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The Coffee Roasting Process

For any coffee species or coffee blend, roasting the coffee beans is the most important process in determining the flavor and intensity of the coffee. Before roasting, coffee beans are green. During the coffee roasting process, the coffee bean nearly doubles its size, and changes to a dark coffee color. The coffee roasting process is finished by removing the coffee beans from the heat source, and cooling them. The method and rate at which the coffee beans are cooled will also effect the flavor of the coffee.

The premier coffee beans (such as Java, Jamaican Blue Mountain, and Hawaiian Kona) are roasted lightly in order to preserve their innate coffee flavor, which result from the coffee species itself, as well as the soil quality and conditions under which the coffee plants were grown.

For darker coffee roasts, the coffee's innate flavor (due to the coffee species and growing conditions) is less distinguishable. The roasting flavor itself dominates the flavor of the finished coffee. Since espressos tend to be darker roasts, this explains why Robusta coffee is suitable for inclusion is some espresso blends.

There are various degrees of roasting the coffee beans. In the coffee market, these coffee roasts are described by terms like "Light Cinnamon Roast Coffee" or "French Roast Coffee." Many experts consider "Full City Roast Coffee" the best choice, as it preserves part of the coffee's original flavor, and combines it nicely with the roasting coffee flavor.

In the nineteenth century, coffee beans were roasted in frying pans. While this method for roasting coffee is still used by some, it is a tricky proposition that requires experience.

To pan-roast coffee beans, the green coffee beans are placed in a dry frying pan over medium heat. The coffee beans should be roasted for about 15 minutes. As the coffee beans roast, they must be stirred and turned constantly to avoid burning them. A stronger coffee will be obtained by prolonging the roasting for another 5-7 minutes.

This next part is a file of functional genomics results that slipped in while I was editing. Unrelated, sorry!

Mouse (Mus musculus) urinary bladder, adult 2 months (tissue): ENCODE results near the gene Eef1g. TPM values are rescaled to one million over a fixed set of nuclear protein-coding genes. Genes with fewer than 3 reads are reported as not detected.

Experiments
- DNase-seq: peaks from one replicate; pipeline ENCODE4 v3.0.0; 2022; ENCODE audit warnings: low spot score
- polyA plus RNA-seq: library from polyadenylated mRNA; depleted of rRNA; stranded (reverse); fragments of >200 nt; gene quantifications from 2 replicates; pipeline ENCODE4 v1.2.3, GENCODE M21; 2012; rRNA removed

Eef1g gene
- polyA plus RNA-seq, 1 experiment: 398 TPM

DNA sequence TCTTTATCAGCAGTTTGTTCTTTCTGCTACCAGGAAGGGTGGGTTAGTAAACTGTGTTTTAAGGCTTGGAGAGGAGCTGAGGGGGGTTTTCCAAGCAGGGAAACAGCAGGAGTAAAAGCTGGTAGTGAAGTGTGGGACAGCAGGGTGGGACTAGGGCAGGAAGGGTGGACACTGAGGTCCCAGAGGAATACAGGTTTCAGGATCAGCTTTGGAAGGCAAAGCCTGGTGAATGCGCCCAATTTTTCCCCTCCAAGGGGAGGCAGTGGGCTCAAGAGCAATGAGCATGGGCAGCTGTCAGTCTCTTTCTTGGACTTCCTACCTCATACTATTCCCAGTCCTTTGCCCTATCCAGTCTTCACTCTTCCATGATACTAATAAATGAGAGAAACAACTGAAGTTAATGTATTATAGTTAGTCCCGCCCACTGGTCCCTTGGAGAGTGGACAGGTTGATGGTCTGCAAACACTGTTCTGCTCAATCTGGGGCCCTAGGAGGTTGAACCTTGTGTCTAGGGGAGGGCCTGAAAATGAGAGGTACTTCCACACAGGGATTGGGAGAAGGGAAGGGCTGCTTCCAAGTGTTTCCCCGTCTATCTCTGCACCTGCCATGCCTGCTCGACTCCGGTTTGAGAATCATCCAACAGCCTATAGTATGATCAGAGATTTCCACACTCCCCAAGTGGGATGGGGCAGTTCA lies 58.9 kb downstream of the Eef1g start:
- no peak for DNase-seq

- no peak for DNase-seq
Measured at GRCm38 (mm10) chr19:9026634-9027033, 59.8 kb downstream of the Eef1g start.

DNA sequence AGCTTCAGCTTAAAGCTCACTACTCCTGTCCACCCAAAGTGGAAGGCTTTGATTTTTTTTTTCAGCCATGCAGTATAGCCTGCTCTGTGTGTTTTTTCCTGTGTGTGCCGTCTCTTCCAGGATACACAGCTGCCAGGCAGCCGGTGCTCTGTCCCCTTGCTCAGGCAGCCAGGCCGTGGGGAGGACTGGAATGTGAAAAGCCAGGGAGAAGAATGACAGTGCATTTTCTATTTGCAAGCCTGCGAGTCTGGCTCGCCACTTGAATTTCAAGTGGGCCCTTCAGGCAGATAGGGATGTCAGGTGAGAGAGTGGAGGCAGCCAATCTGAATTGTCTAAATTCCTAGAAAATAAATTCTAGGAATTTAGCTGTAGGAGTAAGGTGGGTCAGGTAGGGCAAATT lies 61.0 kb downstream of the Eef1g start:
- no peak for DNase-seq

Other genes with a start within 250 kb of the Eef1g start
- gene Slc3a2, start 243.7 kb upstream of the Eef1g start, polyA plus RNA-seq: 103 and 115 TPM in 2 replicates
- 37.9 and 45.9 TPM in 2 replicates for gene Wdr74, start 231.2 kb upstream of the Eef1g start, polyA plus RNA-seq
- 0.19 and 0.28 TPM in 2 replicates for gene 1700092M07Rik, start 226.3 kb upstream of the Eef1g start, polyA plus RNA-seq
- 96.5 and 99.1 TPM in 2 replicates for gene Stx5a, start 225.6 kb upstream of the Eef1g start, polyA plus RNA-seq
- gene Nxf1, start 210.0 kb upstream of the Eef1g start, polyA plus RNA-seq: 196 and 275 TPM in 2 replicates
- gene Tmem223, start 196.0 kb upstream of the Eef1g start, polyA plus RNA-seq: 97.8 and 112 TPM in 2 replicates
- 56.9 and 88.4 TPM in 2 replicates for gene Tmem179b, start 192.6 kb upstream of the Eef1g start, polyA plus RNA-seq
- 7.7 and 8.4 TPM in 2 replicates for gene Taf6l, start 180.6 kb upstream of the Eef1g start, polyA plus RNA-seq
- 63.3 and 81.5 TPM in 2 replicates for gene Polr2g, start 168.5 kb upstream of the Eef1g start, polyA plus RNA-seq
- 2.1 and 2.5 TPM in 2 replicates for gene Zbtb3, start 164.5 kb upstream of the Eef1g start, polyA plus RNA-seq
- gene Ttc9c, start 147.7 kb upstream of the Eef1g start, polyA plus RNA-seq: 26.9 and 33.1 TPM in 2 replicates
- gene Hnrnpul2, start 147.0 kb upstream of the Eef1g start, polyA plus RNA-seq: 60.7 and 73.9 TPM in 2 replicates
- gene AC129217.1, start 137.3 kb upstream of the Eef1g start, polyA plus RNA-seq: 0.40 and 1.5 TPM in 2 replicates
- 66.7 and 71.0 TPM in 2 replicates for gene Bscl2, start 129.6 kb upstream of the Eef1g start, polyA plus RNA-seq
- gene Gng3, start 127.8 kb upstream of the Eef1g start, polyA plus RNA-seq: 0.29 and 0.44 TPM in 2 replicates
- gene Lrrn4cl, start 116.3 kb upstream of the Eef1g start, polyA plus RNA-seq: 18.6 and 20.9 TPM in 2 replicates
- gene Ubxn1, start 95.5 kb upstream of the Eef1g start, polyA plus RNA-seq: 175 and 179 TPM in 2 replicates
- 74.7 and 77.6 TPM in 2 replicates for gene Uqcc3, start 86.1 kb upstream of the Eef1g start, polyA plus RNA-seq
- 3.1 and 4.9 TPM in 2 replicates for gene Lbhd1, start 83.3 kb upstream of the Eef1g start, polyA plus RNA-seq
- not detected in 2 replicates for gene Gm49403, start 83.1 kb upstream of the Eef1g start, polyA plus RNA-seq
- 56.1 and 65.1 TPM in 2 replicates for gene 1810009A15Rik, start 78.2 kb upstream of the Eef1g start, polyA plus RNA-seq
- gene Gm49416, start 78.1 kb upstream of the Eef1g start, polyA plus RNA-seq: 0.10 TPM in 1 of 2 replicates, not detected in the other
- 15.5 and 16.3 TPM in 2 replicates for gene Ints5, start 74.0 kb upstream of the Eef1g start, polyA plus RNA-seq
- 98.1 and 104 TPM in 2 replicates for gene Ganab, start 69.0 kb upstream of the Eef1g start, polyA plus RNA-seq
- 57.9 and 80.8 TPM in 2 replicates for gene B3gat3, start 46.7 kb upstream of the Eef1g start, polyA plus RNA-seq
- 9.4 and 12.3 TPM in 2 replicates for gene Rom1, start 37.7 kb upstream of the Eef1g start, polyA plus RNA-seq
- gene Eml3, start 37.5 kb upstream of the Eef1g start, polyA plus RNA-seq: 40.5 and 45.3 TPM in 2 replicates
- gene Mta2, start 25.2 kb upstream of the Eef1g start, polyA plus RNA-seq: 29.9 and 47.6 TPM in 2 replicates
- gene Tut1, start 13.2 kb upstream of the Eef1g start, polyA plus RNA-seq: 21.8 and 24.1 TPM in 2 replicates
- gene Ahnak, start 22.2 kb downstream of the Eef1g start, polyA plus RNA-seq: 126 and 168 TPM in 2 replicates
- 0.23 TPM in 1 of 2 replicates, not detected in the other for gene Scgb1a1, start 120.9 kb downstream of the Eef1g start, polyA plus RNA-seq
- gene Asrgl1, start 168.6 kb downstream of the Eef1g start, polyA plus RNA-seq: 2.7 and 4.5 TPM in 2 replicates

After the coffee roasting process is done, the coffee beans should be moved to a plate (so that they don't continue to roast), and covered with a towel to remove any excess oil formed during roasting until the coffee beans have reached room temperature. The roasted coffee beans should be stored in airtight coffee canisters. In the first two days after roasting, the beans will "outgas" aromatic byproducts of the roasting process. Allow the beans to vent each of those days by opening the canister breifly so as to avoid a pressure buildup.

Home roasting is regaining popularity. Instead of pan-roasting coffee (which can certainly be learned), there are several coffee roasting machines available for the home market. These machines make the coffee roasting process much easier, and will provide a repeatable and uniform roast coffee.

For industrial coffee roasting, the scale is much larger, so the process is more complex. Industrial coffee roasting machines have a large hopper into which the green coffee beans are placed. Coffee debris (coffee husks, etc.) is removed in the hopper, and the sorted coffee beans are weighed. The precise weight of the coffee should be known to accurately control the coffee roasting process.

The coffee beans are then transferred to the coffee roaster - usually a large drum. The coffee roaster operates between 700 and 1000 degrees (Fahrenheit), while constantly moving the coffee beans as they are roasted. The coffee roasting time and temperature are determined by the weight of the coffee, the ambient humidity, and other factors.

When the coffee roasting process has finished, the coffee beans are sprayed with water to cool them. Any remaining coffee debris is removed at this point. The coffee beans are then transferred to a another hopper, where the coffee beans are brought to room temperature and the water is removed. When the coffee beans have stabilized and dried, they are ground (or not), and vacuum sealed for the market.

...written by your friends at The Coffee Brewers


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